Finding your next great idea

Creative - sHow to stimulate innovative thinking

A lot of the conversations I’ve been having with clients and leaders over the summer, could be summarised in just two topics: agility and innovation.

The desire to increase agility has become much more urgent as a result of recent experience: in times of rapid change, we have to be able to change rapidly, and since March (what with one thing and another) it has become a critical component for most organisations.

But responsiveness in reacting to external change is only a small part of the potential of becoming more agile. The greater potential is unlocked when it’s combined with new ideas and fresh opportunities developed internally, ones that can dramatically improve our ability to create impact, generate new income and further our missions.

Thus, to maximise the value of this aspired-for agility, the most important ingredient will inevitably be the ability to innovate. This is one of the reasons why leaders who are further down the track, are starting to prioritise it, but it’s not the only one.

It’s also increasingly apparent, as I said it would back in April, that the ability to rapidly and continuously innovate is becoming a key differentiator between those who doing well this year, and those who are still struggling to stay solvent.

This is not exclusively a third sector challenge, it’s the same across most industries and I’ve lost count of the number of business CEOs lamenting the lack of innovation bubbling up within their organisations. Their common refrain being: “why do all the new ideas have to come from me?”

The answer is usually revealed very quickly when I ask them how much of their time is spent outside their business, talking and listening to others, thinking about the future, gaining inspiration; and how much time they encourage their employees to spend in that same way.

People can’t be expected to “think outside the box” when just about every structure, role description, process and accountability we create, is explicitly designed to define the box within which we expect them to operate.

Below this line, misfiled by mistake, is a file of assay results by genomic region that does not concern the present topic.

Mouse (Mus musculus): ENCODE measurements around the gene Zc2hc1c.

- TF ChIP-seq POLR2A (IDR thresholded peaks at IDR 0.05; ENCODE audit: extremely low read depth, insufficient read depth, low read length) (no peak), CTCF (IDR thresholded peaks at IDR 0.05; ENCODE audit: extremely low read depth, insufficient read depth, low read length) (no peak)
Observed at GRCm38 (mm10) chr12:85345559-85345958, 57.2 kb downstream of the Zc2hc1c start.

Innovation stems from creativity; and creativity can’t flourish unless we create the space and environment where our people can express their curiosity, experiment and improvise solutions, follow their intuition where it strays from the traditional route – to step out of the organisational and process boxes in which we put them.

I have no hesitation in saying that innovation and agility will be two of the most important, defining characteristics of successful charities for the foreseeable future – for me, this is an obviosity. And so, prior to November’s open session on agility, I’m slipping in an extra seminar, for free to anyone in the third sector, on creativity and innovation, with a special guest from across the Atlantic.

Natalie Nixon is a long-time colleague of mine, a Fellow of the RSA, a creativity expert, global speaker, and Author of The Creativity Leap. She will be joining me by Zoom on 29th September to talk and answer questions on creativity, innovation and what that means for organisations like ours. If you or your colleagues would like to join me for this, or any of the other seminars below, just drop me a line and I’ll register you for the event.

Upcoming events:

CEO Breakfast (CEOs only) – Models for Systems Change. 10th September 8:30-10:30am (no fee). Join CEOs from British Red Cross, Catch22 and others, in a highly interactive and uniquely insightful CEO-group seminar on the potential for visionary societal change.

Webinar (open to all) – Beyond the limits of interventions: how charities can recognise and embrace practices and principles of systems change to achieve population-level impact. 15th September 5pm to 6pm (no fee). I will share the high-level models and mechanics that can inform and shape more aspirational and collaborative strategies for population-level outcomes.

Webinar (open to all) – Making the creativity leap: how organisations can embrace curiosity, improvisation and intuition to find much more innovative answers to the challenges society faces. 29th September 5pm to 6pm (no fee). My special guest will be US speaker, and author of The Creativity Leap, Natalie Nixon, President of Figure 8 Thinking.

Webinar (open to all) – Agile Innovation: how to think big, start small and learn fast. 10th November 5pm to 6pm (no fee). I will share the models and techniques used by innovative businesses to radically reduce risks and financial exposure, while dramatically accelerating speed to market for new commercial ideas.

Development experience (open to all) – Ethical Selling: One and a half days of intensive technical and behavioural training with pre-work and homework, followed up with 30 days of individualised personal support from me. 13th and 14th October (£1,750 per person; £1,250 for first six to register – I currently have three people registered). Together we will hone your sales strategy, proposition and process, and practice how to identify, reach and qualify buyers, build rapid rapport, and develop compelling, high-value proposals that will be accepted the majority of the time.
“Having Martyn help us develop our selling skills was an amazing investment. It’s already paid for itself 5x over in just 10 weeks.” Sharron McIndoe Head of Training and Consulting, National Autistic Society
“Bringing in salespeople was not going to be the right thing to do. We needed to become experts in selling. You need people who can go out and have the right conversations and not be afraid.” Nic Alderson, COO, Anthony Nolan

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